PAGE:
Babka with Three Chocolates!

I was inspired by the use of 3 sorts of chocolate in a recipe I saw from Lidl to decorate a babka.

Babka is the name of a Polish cake – the word means grandmother and refers to the round dumpy shape reminiscent of an older lady wearing a long full skirt as is traditional in many Polish folk costumes.

Wooden Dolls in Polish Costumes

This marbled babka was made using a creamed sponge mixtureusing my mother’s friend’s basic recipe for a creamed sponge.

Ingredients – Cake

  • In this recipe you weigh the eggs in their shells and then use the same weights of butter, caster sugar and self raising flour.
  • Use 4 or 5 eggs
  • 2 drops of vanilla essence
  • 2 tablespoons of cocoa
  • 2 tablespoons of water

Method

  • Pre-heat the oven to GM4 – 180°C
  • Grease the babka tin with melted butter using a pastry brush.
  • For this babka, 4 eggs were used. (I could have used 5 eggs for this tin).
  • Cream the butter and sugar.
  • Beat the eggs with the vanilla essence and add them gradually – mixing in thoroughly.
  • Fold in the flour.
  • Use half of the mixture and place spoonfuls in the bottom of the tin.
  • Mix the cocoa and water together.
  • Mix the cocoa mixture into the second half of the cake mixture.
  • Placed this on top of the plain mixture and flatten it off.
  • With a metal knife lightly mix the two to give a marbling effect.
  • Bake the cake for 40 to 45 minutes.
  • Leave the cake to cool in the tin before turning out.

Ingredients – Icing

  • 100g of dark chocolate and 60g of butter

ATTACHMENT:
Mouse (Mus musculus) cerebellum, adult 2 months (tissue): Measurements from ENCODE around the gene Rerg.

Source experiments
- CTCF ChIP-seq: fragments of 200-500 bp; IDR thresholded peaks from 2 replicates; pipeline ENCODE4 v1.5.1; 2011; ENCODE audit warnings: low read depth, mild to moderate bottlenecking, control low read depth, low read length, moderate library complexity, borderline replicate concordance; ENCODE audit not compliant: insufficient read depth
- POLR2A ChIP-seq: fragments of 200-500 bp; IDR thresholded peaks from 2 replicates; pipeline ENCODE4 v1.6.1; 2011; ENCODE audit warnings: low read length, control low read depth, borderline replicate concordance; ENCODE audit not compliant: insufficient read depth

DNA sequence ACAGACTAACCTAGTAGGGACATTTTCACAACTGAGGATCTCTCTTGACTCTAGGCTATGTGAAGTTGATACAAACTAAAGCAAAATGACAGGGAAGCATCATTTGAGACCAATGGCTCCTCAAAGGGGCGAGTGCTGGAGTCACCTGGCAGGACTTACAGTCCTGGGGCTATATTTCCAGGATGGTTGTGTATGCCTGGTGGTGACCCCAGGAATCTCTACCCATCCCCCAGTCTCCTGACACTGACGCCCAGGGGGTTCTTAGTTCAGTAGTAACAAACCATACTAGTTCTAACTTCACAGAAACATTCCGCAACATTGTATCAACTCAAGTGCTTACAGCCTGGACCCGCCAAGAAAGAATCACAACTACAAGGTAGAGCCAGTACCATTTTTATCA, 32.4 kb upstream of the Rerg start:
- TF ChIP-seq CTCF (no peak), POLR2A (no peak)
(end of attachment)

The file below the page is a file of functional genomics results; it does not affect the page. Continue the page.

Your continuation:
• 50g of milk chocolate and 30g of butter
  • Shavings of white chocolate.

Method

  • Put the dark chocolate and butter into a glass bowl.
  • Heat the bowl over hot water, stirring till it all melts together.
  • Drizzle this over the babka and leave to cool.
  • Put the milk chocolate and butter into a glass bowl.
  • Heat the bowl over hot water, stirring till it all melts together.
  • Drizzle this over the dark chocolate.
  • Scatter the white chocolate shaving over the milk chocolate icing.

 

Portmeirion plate – The Holly & The Ivy – the pattern inspired by the 17th Century English Carol – launched in 1997.

Served on tea plates by Duchess – Poppies – from the 1980s.

How Did My Sponge Become Sandy?

In Polish the word for a fat free sponge cake which is made with just eggs, sugar and flour is  biszkopt.

A sponge cake which uses butter or margarine which is creamed with the sugar is described as piaskowy – this adjective means sandy – hence the title of this post!

I have not managed to find an explanation as to why it is so described  but have found this term in all my Polish cookery books.

Pani Stasia’s Sponge Cake

This is a recipe which I learnt from my mother’s friend who we knew as pani Stasia*.

Pani Stasia made wonderful cakes but unfortunately I did not write many of them down – however I did for this one and it is the basis for many of my other cakes and buns.

This recipe is equivalent to the British cake –  Victoria Sponge – named after Queen Victoria in whose reign this became popular & who is said to have liked this cake very much.

Having been looking at recipes in my Polish cookery cooks I realise that pani Stasia adapted this recipe for England as self raising flour and caster sugar are not found in Polish shops.